TradeUp is a first-in-class crowd investing platform for export-driven U.S. small and mid-size companies, established in February 2014.
TradeUp has a simple thesis: record numbers of American comapnies are seeking growth through exports. While these export-drive companies are consistently found to outperform the broader market across metrics, such as productivity, value-added, wages, and stability, they also cite lack of financing as the leading obstacle to trade. TradeUp fills this financing gap.
Below is an article on why we started TradeUp; White Paper U.S. SME Exporters as New Asset Class lays out our thesis is greater detail – and is also an interesting survey of state and performance of SME exporters in the United States.
Why We Started TradeUp
Kati Suominen, TradeUp CEO
We started TradeUp with a very specific purpose: help companies in the United States and beyond to reach their greatest potential through a successful insertion in the international economy. We are passionate about this mission. Here are our three key business motives to pursue it.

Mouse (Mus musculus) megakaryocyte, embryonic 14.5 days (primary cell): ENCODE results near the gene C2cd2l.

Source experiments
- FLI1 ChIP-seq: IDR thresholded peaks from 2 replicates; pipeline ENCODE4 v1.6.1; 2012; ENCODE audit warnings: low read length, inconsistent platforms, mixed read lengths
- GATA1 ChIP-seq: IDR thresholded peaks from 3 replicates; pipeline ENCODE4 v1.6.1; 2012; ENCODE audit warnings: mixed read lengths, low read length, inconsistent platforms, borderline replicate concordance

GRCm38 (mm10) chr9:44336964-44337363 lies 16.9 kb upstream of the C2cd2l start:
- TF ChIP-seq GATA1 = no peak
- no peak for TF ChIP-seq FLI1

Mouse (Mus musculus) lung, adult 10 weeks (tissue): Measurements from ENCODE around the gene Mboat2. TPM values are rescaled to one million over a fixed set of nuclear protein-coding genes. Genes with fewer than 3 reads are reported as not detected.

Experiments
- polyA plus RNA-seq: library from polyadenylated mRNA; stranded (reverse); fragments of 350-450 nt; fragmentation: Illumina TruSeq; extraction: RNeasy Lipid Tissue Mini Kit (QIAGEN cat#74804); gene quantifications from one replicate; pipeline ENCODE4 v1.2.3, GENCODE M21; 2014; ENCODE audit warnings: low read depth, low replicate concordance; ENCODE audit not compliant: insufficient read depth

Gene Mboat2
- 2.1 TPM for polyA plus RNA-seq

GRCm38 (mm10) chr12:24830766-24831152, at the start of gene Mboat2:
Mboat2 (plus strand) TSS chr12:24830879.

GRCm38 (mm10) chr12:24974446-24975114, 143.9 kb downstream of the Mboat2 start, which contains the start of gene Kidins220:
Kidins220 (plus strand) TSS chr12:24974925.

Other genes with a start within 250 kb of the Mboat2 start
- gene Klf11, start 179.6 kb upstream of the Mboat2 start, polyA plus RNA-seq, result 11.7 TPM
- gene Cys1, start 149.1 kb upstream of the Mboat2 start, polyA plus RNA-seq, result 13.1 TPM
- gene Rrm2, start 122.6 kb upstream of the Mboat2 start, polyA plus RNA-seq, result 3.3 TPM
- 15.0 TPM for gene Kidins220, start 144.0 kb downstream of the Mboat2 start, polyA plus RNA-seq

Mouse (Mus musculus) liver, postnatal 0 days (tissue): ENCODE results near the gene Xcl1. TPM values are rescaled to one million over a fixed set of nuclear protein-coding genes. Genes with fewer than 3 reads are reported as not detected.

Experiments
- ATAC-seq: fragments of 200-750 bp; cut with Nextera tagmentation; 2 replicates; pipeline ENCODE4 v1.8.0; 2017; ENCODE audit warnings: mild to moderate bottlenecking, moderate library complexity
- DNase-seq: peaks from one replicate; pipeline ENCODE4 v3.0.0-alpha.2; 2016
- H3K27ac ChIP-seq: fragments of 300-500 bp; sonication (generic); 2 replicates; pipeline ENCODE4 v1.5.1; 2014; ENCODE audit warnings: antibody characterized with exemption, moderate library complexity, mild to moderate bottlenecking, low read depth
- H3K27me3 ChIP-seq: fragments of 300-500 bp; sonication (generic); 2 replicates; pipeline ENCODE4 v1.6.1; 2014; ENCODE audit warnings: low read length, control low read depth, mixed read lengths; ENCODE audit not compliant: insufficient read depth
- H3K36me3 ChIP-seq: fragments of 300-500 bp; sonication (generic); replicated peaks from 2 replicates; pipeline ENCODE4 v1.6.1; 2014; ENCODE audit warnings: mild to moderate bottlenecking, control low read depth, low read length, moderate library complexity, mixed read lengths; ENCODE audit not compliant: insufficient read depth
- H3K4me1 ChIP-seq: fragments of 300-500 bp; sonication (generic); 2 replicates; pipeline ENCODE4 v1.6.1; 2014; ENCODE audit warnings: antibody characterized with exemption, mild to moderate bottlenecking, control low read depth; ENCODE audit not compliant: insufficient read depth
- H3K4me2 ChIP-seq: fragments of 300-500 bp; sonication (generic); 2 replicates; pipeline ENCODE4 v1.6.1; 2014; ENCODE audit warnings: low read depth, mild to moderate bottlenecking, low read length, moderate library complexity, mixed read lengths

Reason 1: Record numbers of SMEs are globalizing
The first motivation is the growth in the number of globalizing SMEs. As the global economy rebounds, record numbers of small and mid-size companies around the world are seeking growth through exports. There is enormous latent capacity just in the United States: only 300,000 of America’s 30 million SMEs export. Recent surveys indicate that three-quarters of current SME exports and a near-quarter of non-exporters look to expand their exports.
The target of executives in these globalizing companies is the 80 percent of global purchasing power that is outside U.S borders. This pie is starting to grow again on the back of the rising global middle classes across the emerging world, rapid growth in African economies, and recoveries in Japan and Europe, collectively a 630 million consumer market. America’s own recovery is fueling optimism and real investments in production expansion and internationalization. Macroeconomic fundamentals also work for internationalization: the United States is growing increasingly competitive in world trade due to lowering energy costs and competitively-priced labor.
Reason 2: Globalizing companies are an outperforming asset class